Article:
With FDA having published five of the seven final rules of FSMA, it is industry’s turn to be reviewing those rules, determining what applies, and updating your processes, practices, and documentation to comply. I hope that you noticed that I said “updating,” not “creating.” In most cases, if you are already doing things right and implementing food safety practices, FSMA compliance will simply mean extending your thinking and adding preventive controls based on risk. And in some cases, you will find that complying with one rule automatically puts you in compliance with another.

Let me explain these by answering a few of the questions that I am frequently asked to provide practical food safety solutions.

Q. Does FSVP apply to me?

One of the most common FSMA-related questions is: “If I am a manufacturer importing ingredients to use in my product, do I need to comply with the Foreign Supplier Verification Program rule (FSVP)?” The answer (you’ll be happy, and possibly surprised, to hear) is “No. You don’t.” That is, if you are in compliance with the supply chain requirements of the preventive controls rule, you can ignore FSVP.

So, not surprisingly, the next question generally is: “Then who is FSVP for?” FSVP was written for importers who do not manufacture, process, pack, or hold food, so are not required to be federally registered as a food facility. Those who simply import food and do none of the preceding, are not required to follow the preventive controls rule. However, FDA wants to ensure there are food safety controls throughout the supply chain on all foods in the U.S., no matter where they are manufactured. So, FSVP provides food safety controls for importers who would, otherwise, not be subjected to the rules of FSMA.

Q. What happens to all my current food safety initiatives?

Another key question I frequently hear is: “What do I need to do with my current processes to make them compliant with the new rules? Do I need to start all over to create a food safety plan?”

It is likely that none of what you currently have will need to be recreated … if you are doing things right. If you have implemented practices such as HACCP and environmental controls, and what you’ve done is right, you can likely roll it right into the food safety plan that is required by the preventive controls rule. It is all still relevant, it will just need to be expanded — and written up, as what you currently have is likely just one part of the Hazard Analysis Risk-Based Preventive Control (HARPC) requirements of FSMA. This means you now need to look at the bigger picture, beyond HACCP.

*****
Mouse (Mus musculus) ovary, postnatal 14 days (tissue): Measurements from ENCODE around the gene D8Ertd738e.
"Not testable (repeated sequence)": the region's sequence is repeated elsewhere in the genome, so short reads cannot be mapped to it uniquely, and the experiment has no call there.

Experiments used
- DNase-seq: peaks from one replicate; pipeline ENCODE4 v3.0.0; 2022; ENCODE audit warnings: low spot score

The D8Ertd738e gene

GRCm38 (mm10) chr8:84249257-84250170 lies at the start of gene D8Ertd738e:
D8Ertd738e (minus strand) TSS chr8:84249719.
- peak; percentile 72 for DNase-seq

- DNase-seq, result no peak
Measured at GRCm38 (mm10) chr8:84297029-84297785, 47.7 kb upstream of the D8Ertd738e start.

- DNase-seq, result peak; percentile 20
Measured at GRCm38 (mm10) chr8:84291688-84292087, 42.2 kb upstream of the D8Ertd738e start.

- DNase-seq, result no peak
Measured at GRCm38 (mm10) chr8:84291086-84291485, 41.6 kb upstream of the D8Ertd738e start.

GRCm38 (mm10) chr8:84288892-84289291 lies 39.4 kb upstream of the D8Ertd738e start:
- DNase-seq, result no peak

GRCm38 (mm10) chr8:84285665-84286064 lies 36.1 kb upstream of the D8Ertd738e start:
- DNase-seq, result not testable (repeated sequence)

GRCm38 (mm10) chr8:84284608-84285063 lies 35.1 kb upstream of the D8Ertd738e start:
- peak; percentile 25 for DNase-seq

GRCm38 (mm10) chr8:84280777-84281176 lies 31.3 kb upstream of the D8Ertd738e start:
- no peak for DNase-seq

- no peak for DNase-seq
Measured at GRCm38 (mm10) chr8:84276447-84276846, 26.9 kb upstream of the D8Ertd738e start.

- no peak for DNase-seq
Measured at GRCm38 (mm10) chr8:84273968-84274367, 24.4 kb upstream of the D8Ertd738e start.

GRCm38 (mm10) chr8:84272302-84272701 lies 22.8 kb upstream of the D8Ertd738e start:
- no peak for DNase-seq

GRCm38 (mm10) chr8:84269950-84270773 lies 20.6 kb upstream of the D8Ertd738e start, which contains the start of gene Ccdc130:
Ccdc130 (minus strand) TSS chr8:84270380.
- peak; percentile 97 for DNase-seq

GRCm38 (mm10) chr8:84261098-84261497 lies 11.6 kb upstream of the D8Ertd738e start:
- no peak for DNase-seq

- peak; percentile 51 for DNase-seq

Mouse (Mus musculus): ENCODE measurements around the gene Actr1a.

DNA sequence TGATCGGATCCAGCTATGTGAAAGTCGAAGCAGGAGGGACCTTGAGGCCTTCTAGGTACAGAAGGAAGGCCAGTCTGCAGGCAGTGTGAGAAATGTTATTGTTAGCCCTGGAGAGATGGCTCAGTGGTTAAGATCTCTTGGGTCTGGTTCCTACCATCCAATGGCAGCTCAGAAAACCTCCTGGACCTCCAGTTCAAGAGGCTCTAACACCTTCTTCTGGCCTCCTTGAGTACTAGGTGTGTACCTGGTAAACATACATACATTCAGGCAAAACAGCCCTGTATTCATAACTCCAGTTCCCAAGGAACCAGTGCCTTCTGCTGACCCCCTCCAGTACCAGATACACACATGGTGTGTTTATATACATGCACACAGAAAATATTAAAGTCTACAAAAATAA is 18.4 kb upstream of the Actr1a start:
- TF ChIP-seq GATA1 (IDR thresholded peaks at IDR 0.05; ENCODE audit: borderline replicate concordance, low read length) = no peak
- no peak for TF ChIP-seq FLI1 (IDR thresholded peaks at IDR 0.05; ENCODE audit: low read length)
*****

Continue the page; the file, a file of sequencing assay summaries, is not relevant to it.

As defined by USDA’s National Advisory Committee on Microbiological Criteria for Foods (NACMCF)  which developed the food industry’s HACCP document, a critical control point is “a step at which control can be applied and is essential to prevent or eliminate a food safety hazard or reduce it to an acceptable level.”

While controls should still be applied to these “steps,” HARPC asks that you take a more holistic approach, viewing your entire operation through a risk-based approach that looks not only at specific hazards but at any potential risk of such hazards. Ask: “What hazards do I need to prevent to reduce or eliminate the risk of foodborne illness?”

One example is that of environmental controls in ready-to-eat plants or areas, such as peanut butter. Typical CCPs in peanut butter processing are the temperature and belt speed of the roaster. But if you stop there, you may have addressed a CCP, but you are leaving a lot of risk on the table. After the peanuts are roasted, they will be ground and mixed, then jarred. During this process, the peanuts are exposed to the environment.

What risks are inherent in the environment and how are these controlled? One key answer is the cleanliness and sanitation of the environment. Neither of these are CCPs, but lack of either would pose definite risk, thus they need to be controlled in a risk-based, preventive program that includes environmental monitoring to detect any potential risk, along with the cleaning and sanitation program you likely already have in place.

If you don’t have a thorough, effective cleaning and sanitation program; if you are not conducting environmental monitoring, you are not preventing risk, and you will eventually have a problem.

I want to clarify that FDA doesn’t want you to start putting CCPs everywhere. Adding risk-based controls doesn’t mean trying to squish CCPs into every part of your process. Instead, you need to think beyond the CCP. Think holistically about what HARPC stands for: risk-based preventive controls.

Q. So how do I know where I need to add risk-based preventive controls?

At its simplest, it’s a matter of asking, and answering, your own questions:

  • Look at each area of your operation and ask, “Do I have a risk?”
  • Where any potential risk is determined, ask, “Does this require a preventive control?”
  • If there’s not one in place, it’d better be put in place.

That’s what it means to update your current food safety system and move from HACCP’s CCPs to HARPC’s RPCs.

David Acheson is the Founder and CEO of The Acheson Group.